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Venice Getaway

This week, we head to the Serenissima for an artistic journey through the City of the Waters

Venice has always fascinated artists. From the Age of Enlightenment to the present day, the city has never ceased to be depicted in paintings, drawings, engravings and photographs. In the 18th century, Venice became part of the great European tradition of travelling to Italy. The artists who travelled there during their Grand Tour were impregnated with its history, its atmosphere and its colours. Sumptuousness, music and carnival are traditionally associated with Venice. This week, we head to the Serenissima for an artistic journey through the City of the Waters.

During the 1950s, André Masson travelled to Italy, mainly to Rome and Venice. In 1958, a room was entirely devoted to him at the Venice Biennale. Like other artists before him, he represented the places and monuments that make up the beauty of the city.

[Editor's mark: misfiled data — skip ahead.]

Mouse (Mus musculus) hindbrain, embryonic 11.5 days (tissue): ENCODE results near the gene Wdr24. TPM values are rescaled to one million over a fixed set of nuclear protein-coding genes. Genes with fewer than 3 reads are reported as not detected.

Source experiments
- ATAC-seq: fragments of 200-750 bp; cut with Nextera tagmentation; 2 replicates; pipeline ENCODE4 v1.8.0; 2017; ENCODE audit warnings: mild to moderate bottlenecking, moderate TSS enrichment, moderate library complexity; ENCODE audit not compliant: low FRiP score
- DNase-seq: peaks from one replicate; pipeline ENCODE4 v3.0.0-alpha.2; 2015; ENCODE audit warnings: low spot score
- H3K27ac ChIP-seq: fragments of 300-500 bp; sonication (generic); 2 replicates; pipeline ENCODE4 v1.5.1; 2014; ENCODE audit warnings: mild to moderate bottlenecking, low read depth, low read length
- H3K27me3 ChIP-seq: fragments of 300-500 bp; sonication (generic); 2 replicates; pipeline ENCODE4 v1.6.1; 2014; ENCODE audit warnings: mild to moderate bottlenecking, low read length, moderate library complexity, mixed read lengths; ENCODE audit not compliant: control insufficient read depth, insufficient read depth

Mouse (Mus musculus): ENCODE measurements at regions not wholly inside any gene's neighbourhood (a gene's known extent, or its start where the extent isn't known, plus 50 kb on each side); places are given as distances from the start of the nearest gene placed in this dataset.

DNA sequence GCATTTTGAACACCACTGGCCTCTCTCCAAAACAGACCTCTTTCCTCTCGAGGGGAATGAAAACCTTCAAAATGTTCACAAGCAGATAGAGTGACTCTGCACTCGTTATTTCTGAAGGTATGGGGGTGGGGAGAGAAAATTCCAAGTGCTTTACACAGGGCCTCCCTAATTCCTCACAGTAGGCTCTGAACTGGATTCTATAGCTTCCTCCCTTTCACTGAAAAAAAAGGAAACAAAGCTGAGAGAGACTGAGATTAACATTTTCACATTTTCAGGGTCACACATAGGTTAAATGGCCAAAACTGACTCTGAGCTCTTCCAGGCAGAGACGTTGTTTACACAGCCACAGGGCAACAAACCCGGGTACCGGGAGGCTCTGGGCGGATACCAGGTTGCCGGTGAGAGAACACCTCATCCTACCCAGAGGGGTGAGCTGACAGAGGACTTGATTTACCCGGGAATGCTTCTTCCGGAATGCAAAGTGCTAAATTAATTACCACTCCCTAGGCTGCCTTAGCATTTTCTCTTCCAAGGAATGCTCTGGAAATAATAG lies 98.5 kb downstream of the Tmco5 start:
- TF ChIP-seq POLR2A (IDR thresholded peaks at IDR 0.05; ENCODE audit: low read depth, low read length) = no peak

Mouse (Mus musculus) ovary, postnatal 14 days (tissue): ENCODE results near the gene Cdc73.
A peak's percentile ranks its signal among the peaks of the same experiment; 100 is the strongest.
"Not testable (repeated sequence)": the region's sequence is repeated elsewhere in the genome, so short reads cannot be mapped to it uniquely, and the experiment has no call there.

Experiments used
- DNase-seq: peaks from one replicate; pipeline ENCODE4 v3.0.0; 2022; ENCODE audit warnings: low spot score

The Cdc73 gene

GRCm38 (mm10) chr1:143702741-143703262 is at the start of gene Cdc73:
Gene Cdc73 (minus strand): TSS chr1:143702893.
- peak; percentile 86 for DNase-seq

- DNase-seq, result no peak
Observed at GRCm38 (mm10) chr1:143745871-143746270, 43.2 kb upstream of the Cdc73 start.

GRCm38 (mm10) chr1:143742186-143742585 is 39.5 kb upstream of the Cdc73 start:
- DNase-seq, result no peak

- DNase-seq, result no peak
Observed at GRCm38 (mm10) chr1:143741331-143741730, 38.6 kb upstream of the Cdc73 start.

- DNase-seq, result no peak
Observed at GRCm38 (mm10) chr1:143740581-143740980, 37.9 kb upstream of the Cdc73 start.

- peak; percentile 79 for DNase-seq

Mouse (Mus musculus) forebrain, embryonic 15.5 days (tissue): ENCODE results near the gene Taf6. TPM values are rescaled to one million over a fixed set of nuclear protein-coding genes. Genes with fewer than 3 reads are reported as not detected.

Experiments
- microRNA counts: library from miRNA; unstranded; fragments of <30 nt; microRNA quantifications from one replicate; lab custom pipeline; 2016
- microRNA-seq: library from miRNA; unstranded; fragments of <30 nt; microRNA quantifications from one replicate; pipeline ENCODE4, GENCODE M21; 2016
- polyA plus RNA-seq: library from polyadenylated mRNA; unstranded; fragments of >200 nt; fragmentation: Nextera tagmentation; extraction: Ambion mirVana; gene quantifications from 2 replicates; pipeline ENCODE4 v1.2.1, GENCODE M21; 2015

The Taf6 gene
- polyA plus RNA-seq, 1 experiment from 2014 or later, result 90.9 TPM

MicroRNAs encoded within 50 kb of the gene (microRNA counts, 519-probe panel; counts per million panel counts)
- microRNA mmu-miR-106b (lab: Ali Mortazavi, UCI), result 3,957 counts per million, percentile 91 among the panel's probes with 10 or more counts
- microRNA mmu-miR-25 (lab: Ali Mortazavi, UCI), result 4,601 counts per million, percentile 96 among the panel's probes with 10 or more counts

André MASSON
Venice, Saint Mark's Square: The lagoon, the Campanile and the Doge's Palace

Pastel drawing
Signed with the artist's monogram
On paper, 39 x 33.5 cm

 

André MASSON
Venice, The Gondolas in front of the St. Mark's Basin

Pastel drawing
Signed in pencil by the artist
On vellum, 53 x 37.5 cm

 

 

The artist depicted Saint Mark's Square, the countless bridges and canals in a series of pastel and Indian ink drawings. These drawings come from the estate of Roger Passeron, friend and author of the artist's catalogue raisonné.

In Venice in the 19th century, William Turner learned about light. He concentrated on the representation of the sky and water while trying to capture the steamy atmosphere of the city. 

 

Claude MONET
Venice, Palazzo Dario, 1908


Oil on canvas
Mr. and Mrs. Lewis Larned Coburn Memorial Collection

 

At the beginning of the 20th century, Monet undertook a trip to the city of the Doges and painted some thirty canvases, taking as his models the most famous landmarks, including the Ducal Palace and the Grand Canal. However, it was the water and the light that Monet preferred to work on. Venice thus offered him infinitely variable motifs.

 

Discover other works inspired by the Queen of the Adriatic Sea